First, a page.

INDIA THAT IS BHARAT
SATIRICUS lives and learns. Not that he did not know the rich variety of freedoms that we currently enjoy. There is political freedom, religious freedom, freedom of thought, freedom of expression, freedom from hunger and so on. He knows that our political freedom means the freedom to elect a government that can make a magnificent mess of governance, freedom of thought means to think that this country of a billion people has produced a single solitary family that can lead the country, religious freedom means the impunity to vilely trash everything Hindu, freedom of expression is the courage of journalism with which we may flaunt our slavery to the West by praising Macaulay for making us ‘complete Indians’ with English education, and freedom from hunger means to feast every day on sumptuous slogans.
But now Satiricus learns that there is also a brand-new freedom—the freedom from decisiveness. The other day our foreign minister defined it by declaring that “we should not be slave to a decision”. Satiricus is impressed. Ignorant, illiterate journalist that he is, he was under the impression that when you take a decision you have the freedom to decide whether it should be taken, then to undertake the due process of deliberation, and finally take that decision—No, not finally. Finally you stand by that decision because it has been taken after due and collective deliberation. But this, our foreign minister has revealed, is slavery to that decision. Then what is freedom? Somebody suddenly saunters by—casually looks at the decision—and tells us your decision is nonsense. Then what do we do? Without a moment’s hesitation, we officially, publicly, trash our own decision and consign it to the waste paper basket under that somebody’s table. That is freedom.
Being a simpleton, Satiricus is given to simple thinking. He thinks to himself—who are the poor? Those who don’t have enough to eat. Why are the poor poor? Because they don’t have the money to cook or buy food. How can they get that money? By getting a job. Then why on earth don’t they get a job to escape poverty? Ah, that is precisely the point. They can’t get a job on earth to escape poverty on earth because they need the escape velocity of Jupiter to do so. If the poor cannot understand or even imagine this astronomical phenomenon, it is clear that their poverty is due to poverty of imagination.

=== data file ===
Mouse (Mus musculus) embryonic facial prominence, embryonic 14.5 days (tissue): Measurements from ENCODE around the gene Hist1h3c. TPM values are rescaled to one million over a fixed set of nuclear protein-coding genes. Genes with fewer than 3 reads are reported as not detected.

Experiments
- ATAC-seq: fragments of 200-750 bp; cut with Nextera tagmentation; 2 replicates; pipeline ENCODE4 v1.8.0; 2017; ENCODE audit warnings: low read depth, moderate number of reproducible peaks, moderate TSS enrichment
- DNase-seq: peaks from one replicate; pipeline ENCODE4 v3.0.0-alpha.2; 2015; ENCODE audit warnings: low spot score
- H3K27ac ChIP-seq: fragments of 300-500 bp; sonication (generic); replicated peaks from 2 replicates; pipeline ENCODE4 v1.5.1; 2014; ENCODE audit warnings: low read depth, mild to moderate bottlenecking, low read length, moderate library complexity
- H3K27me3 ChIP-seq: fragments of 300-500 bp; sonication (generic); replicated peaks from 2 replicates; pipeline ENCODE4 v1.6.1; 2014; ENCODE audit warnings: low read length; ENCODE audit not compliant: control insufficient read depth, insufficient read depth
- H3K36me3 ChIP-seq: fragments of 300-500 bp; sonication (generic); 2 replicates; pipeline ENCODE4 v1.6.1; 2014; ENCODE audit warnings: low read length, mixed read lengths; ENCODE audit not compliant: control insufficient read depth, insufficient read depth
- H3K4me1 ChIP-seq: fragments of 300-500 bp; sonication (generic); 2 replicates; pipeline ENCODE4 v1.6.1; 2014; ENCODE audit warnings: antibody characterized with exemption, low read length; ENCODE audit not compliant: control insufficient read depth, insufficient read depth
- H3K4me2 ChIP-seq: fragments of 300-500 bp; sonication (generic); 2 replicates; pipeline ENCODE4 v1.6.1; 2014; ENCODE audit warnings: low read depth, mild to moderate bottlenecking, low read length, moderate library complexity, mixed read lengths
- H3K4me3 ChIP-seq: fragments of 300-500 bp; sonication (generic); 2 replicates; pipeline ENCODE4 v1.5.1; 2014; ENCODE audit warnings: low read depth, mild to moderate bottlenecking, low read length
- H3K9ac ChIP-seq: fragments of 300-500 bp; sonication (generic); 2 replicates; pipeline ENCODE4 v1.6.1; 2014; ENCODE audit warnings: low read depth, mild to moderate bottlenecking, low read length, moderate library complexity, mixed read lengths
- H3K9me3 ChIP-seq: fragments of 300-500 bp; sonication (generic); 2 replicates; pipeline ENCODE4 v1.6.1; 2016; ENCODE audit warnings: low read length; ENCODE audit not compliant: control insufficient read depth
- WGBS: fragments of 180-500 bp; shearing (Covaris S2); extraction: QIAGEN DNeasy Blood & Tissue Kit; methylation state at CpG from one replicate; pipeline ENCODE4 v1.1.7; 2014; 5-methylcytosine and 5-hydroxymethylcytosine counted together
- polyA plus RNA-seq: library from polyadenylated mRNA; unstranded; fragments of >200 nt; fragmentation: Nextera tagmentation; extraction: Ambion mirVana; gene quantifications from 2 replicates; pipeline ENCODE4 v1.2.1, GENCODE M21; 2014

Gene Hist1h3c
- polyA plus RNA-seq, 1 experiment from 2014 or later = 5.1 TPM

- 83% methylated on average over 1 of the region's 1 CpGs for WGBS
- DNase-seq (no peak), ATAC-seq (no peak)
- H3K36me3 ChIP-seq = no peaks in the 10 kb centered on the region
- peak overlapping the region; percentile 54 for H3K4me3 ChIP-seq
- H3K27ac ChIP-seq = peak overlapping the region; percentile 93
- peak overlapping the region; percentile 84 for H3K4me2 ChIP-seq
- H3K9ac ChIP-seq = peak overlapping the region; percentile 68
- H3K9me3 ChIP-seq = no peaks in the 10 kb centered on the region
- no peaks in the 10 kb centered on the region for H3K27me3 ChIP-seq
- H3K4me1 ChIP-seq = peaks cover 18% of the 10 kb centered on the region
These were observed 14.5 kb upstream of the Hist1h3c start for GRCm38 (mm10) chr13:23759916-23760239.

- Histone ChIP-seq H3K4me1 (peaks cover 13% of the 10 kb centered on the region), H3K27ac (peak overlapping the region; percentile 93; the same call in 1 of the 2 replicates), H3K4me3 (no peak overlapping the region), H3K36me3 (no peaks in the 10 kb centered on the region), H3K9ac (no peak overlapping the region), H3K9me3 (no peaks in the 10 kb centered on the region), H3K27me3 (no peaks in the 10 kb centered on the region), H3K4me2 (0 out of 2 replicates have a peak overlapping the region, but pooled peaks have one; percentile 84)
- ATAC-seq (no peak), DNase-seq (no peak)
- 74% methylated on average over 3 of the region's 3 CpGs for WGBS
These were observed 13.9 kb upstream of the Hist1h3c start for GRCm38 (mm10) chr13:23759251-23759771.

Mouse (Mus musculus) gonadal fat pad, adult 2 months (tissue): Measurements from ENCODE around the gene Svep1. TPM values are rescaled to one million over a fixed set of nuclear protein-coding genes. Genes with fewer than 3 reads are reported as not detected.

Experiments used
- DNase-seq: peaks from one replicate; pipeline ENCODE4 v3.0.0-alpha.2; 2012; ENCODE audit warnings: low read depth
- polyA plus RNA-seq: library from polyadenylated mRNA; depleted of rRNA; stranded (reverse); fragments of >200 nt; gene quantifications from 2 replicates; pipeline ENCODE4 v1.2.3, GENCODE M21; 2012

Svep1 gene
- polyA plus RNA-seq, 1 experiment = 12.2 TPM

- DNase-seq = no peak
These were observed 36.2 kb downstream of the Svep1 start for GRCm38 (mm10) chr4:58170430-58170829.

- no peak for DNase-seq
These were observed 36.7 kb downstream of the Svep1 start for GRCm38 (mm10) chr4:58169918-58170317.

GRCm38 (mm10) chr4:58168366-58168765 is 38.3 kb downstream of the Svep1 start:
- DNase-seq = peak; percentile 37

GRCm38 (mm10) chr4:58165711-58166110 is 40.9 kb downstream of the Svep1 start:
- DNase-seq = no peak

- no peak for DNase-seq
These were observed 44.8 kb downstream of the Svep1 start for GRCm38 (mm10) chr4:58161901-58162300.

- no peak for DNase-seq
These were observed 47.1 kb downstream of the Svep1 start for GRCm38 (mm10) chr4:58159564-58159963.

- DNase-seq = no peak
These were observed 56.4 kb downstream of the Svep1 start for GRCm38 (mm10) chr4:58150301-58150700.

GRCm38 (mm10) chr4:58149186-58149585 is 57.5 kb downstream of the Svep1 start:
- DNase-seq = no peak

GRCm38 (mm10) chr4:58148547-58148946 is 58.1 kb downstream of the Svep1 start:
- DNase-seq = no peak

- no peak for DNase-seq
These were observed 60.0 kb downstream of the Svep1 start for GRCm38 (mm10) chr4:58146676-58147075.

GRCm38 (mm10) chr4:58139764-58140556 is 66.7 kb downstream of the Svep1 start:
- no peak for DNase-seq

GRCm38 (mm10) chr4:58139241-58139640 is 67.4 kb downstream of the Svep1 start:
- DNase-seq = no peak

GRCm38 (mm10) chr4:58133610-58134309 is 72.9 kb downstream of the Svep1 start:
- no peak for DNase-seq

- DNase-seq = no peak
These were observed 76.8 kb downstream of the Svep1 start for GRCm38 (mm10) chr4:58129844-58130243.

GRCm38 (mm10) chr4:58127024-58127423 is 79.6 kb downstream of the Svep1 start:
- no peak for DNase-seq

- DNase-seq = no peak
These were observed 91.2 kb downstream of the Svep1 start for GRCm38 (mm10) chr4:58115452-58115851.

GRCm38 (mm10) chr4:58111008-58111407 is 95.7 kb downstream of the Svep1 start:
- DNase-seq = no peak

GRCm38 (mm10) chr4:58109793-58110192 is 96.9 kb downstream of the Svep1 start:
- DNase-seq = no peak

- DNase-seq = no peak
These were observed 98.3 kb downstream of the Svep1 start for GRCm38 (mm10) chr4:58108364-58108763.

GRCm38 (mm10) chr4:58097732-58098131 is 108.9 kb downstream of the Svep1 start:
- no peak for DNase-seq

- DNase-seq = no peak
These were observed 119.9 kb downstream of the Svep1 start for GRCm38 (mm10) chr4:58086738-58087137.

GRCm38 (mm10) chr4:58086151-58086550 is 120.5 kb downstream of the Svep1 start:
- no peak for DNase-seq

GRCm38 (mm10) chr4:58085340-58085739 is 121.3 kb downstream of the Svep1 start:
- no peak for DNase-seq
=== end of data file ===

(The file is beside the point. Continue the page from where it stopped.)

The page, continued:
Fortunately for them, Rahul Gandhi, who has reportedly a couple of billion dollars in his pocket, understands poverty more than those who hanker for such immaterial material things like food. He has wisely advised them to live life in the fast lane—fast enough to escape to Jupiter and become rich. But how can they do that if Rahul does not teach them how to do that? So, should he not give them a crash course in the astronomy of Arya Bhatta and Varha Mihir? Better still, why not a course in the astronomical findings of Copernicus and Galileo, who, as his Roman Catholic mom may know, were jailed and tortured by the Roman Catholic Church? So, what do you say, poor folks? Would you like to escape poverty, or, rather, escape Rahul’s astounding astronomical answer to poverty?
A PM’s Task
Satiricus recently read in the papers that schools in Mumbai had organised an essay competition for students, and the subject given was “If I were prime minister for a day”. Well, now, what if Satiricus were prime minister for a day? It would not be difficult to imagine, for he has a ready-made role model to follow. So let’s see…. On getting up from bed he would brush his teeth with Coalgate tooth-paste. (Is there some spelling error somewhere here?) Then he would go out for his workout—his daily crawl from Race Course Road to 10 Janpath and back without losing breath. At office time, he would meekly enter the PMO and take his seat—that is, the seat he has been instructed to take. As the first order of business for the day, he would call a ministers’ meeting to deliberate upon and finalise the next ordinance for certification as acceptable nonsense.
With this onerous task satisfactorily performed, Prime Minister Satiricus would attend to the minor job of signing the daily stern warning to Pakistan and the weekly humble note to China, expressing concern over this, that or the other. Then at the end of the day, Prime Minister Satiricus would inspect the diving equipment he had specially ordered. For although he had publicly declared dozens of times that he was happily looking forward to working under you know who, for safety’s sake he would want to check how deep under he could safely go.